Malaysia to take action against school over 'anti-palm oil propaganda'

Indofood Agri Resources
A worker shows palm oil fruits at palm oil plantation in Topoyo village in Mamuju, Indonesia, Sulawesi Island. Reuters

Malaysia will take action against an international school for spreading "anti-palm oil propaganda", the education ministry said on Wednesday, in a sign of Kuala Lumpur's aggressive efforts to defend a big agricultural export.

Malaysia, the second-largest palm oil producer after Indonesia, has been increasingly vocal against criticism from Europe that the cultivation of the crop has resulted in deforestation and wildlife habitat destruction.

Authorities said they would take action against an international school under education laws after a video, which was circulated widely this week on social media, showed students talking on stage about the decrease in the number of orangutans due to the production of palm oil.

"The involvement of students in propaganda activities are in direct conflict with national policy and can affect the good name of the country," Amin Senin, secretary-general at the education ministry, said in a statement.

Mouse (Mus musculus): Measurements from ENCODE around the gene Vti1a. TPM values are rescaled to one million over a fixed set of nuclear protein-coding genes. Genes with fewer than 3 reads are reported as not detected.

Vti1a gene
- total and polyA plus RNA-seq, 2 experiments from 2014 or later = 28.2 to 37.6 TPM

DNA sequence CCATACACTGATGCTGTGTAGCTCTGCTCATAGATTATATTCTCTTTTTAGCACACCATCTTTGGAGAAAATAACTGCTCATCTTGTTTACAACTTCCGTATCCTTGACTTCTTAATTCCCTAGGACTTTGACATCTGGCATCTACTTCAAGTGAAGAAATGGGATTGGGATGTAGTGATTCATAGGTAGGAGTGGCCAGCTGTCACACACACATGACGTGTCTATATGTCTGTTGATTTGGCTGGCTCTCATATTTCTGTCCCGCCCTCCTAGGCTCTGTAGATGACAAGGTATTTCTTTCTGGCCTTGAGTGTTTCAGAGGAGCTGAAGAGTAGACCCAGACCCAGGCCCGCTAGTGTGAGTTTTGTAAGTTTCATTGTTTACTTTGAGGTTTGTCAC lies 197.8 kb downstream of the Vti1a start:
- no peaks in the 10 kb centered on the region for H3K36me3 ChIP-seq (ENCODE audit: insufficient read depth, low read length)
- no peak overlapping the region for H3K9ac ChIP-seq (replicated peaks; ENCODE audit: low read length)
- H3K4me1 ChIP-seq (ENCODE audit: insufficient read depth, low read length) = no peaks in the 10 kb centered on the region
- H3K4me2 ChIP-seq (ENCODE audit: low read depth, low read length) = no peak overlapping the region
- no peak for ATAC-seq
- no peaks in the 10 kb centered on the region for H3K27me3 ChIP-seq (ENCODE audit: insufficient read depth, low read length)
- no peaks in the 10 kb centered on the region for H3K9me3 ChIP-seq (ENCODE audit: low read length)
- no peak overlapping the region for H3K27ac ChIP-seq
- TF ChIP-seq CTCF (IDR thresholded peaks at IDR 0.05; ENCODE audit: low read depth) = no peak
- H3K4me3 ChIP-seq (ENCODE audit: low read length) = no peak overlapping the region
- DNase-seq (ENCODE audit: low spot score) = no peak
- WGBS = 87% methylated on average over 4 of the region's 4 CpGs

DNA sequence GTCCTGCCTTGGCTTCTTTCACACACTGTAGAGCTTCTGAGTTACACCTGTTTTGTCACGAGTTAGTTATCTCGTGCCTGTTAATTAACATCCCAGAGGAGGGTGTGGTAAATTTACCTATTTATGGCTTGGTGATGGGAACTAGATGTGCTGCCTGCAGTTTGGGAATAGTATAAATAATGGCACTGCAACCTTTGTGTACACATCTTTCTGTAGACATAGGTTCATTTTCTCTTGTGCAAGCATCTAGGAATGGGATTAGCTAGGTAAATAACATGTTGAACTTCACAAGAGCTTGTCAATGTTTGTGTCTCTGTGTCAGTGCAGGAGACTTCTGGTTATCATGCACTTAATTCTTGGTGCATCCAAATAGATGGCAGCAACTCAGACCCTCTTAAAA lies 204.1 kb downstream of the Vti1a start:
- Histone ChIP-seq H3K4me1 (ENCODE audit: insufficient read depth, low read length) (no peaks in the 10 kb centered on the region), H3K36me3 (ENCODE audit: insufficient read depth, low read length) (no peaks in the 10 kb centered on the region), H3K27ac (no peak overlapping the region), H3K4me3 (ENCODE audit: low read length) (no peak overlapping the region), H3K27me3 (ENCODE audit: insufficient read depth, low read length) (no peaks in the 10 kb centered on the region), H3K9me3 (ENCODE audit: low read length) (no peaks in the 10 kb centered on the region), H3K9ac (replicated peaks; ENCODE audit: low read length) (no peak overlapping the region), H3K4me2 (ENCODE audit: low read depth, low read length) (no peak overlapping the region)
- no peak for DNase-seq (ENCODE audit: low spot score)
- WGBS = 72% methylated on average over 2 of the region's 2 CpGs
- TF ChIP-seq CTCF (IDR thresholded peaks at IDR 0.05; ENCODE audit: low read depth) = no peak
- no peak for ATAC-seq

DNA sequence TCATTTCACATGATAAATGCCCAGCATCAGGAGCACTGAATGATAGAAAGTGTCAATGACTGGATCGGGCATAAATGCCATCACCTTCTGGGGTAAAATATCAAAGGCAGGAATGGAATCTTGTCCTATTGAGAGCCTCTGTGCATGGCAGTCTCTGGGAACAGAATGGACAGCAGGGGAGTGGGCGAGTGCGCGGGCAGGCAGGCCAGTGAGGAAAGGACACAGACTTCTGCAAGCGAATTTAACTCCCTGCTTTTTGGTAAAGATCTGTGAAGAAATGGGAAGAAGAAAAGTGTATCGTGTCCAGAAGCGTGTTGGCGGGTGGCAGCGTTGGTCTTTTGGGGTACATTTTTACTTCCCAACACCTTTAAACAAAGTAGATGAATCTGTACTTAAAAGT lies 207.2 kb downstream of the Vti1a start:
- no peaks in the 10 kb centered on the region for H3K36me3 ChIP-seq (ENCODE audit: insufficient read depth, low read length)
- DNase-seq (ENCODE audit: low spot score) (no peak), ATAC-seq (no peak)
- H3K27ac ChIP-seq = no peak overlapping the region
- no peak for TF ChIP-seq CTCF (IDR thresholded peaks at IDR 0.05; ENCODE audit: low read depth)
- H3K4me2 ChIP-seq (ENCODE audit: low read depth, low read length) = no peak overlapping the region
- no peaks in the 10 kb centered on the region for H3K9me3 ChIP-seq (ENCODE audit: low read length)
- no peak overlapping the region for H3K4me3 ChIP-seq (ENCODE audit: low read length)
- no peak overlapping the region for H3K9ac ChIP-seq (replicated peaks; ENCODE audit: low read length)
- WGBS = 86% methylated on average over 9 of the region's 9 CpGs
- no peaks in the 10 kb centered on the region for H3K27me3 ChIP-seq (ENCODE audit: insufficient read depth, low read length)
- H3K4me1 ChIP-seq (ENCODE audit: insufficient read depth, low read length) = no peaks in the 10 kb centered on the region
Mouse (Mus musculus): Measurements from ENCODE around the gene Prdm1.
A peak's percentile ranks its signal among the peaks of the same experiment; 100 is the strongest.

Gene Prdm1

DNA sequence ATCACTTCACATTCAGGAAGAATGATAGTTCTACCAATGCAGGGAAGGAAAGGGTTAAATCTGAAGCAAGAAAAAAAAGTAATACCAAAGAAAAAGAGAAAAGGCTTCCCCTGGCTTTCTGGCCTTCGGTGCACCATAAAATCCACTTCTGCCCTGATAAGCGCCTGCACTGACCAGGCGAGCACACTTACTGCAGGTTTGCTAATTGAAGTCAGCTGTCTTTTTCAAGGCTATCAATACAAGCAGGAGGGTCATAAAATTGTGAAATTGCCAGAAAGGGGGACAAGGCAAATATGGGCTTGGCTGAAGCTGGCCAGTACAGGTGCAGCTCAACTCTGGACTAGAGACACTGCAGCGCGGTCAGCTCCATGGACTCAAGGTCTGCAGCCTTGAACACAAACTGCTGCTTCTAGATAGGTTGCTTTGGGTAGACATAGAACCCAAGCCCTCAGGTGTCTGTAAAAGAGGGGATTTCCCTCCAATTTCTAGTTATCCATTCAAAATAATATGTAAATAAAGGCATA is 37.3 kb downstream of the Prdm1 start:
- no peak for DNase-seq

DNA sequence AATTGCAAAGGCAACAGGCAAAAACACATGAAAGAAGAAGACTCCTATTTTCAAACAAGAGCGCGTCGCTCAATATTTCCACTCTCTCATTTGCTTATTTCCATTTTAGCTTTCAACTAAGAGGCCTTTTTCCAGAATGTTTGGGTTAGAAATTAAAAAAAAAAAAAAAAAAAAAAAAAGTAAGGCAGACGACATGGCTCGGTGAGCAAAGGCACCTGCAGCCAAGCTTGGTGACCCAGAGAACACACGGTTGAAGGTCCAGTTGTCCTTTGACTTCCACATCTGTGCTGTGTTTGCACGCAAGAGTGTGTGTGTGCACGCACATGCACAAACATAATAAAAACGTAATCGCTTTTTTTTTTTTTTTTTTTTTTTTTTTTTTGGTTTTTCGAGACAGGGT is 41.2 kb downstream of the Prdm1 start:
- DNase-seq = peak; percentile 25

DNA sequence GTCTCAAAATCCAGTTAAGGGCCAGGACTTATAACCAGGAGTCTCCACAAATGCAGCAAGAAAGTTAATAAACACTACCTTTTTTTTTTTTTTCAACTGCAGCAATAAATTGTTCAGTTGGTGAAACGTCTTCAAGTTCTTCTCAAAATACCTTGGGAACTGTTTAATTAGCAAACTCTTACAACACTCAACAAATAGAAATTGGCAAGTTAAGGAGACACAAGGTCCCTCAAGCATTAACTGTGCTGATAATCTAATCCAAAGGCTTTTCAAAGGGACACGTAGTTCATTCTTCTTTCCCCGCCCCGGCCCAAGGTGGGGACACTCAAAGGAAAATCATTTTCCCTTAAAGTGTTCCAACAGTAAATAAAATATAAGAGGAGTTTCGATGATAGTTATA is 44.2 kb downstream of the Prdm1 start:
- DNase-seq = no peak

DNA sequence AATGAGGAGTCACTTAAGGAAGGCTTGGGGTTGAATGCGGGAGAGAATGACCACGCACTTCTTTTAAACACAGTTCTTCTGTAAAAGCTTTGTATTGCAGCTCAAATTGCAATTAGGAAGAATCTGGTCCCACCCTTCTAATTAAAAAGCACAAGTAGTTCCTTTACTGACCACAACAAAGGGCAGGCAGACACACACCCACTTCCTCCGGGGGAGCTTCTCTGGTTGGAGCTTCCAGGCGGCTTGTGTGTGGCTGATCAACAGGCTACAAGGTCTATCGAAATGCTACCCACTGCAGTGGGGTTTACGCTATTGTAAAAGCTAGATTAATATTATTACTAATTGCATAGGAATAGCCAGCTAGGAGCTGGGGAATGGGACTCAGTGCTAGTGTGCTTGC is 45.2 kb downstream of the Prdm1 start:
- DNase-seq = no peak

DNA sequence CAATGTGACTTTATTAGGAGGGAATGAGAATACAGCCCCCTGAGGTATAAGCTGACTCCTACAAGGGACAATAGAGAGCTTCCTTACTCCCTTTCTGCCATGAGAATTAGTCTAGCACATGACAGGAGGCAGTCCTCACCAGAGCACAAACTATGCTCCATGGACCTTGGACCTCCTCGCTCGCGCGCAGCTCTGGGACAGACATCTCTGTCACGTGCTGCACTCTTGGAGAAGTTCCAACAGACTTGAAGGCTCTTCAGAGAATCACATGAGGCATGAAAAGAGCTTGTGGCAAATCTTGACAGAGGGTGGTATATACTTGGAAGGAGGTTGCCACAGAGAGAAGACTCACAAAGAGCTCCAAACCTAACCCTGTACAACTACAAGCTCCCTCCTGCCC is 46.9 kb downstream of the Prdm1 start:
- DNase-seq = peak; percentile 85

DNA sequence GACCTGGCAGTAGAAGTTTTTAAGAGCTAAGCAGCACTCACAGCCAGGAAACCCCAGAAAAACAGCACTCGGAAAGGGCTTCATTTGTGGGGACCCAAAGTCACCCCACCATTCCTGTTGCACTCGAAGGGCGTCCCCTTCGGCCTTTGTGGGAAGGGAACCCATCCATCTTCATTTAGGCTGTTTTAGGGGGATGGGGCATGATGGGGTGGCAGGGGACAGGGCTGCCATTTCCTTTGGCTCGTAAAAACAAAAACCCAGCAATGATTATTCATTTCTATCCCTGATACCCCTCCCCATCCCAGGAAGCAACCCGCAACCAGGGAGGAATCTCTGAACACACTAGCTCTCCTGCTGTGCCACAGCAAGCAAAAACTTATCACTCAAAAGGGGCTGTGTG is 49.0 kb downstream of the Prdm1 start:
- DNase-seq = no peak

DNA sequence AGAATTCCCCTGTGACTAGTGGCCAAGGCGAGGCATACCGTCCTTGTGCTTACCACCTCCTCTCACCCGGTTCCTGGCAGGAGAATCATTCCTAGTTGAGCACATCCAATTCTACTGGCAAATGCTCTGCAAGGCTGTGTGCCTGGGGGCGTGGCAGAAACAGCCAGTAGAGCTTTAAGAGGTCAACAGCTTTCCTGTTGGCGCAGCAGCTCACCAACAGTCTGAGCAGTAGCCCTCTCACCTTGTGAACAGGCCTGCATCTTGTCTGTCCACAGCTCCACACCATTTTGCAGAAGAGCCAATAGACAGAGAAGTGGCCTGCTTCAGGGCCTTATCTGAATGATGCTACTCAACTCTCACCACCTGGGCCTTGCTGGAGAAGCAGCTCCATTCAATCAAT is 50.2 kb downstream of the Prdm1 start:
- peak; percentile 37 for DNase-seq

The ministry did not identify the school nor specify what action would be taken against it.

Primary Industries Minister Teresa Kok said on Tuesday that the school was promoting "hateful thoughts" toward the palm oil industry, according to media reports.

Malaysia relies on palm oil - a commodity used in everything from chocolate spread to lipstick - for billions of dollars in foreign exchange earnings and hundreds of thousands of jobs.

This year, Prime Minister Mahathir Mohamad said the European Union risked opening a trade war over its "grossly unfair" policies aimed at palm oil.

The bloc finalised a law this year that would phase out the use of palm oil in transport fuel by 2030.

Malaysia and Indonesia threatened to raise a World Trade Organisation challenge after the European Commission determined that palm oil has resulted in excessive deforestation and that it should no longer be considered a renewable transport fuel.

Large areas of Southeast Asia have been cleared of forest and replaced with endless rows of palm oil. The clearing of forest by fire also contributes to air pollution.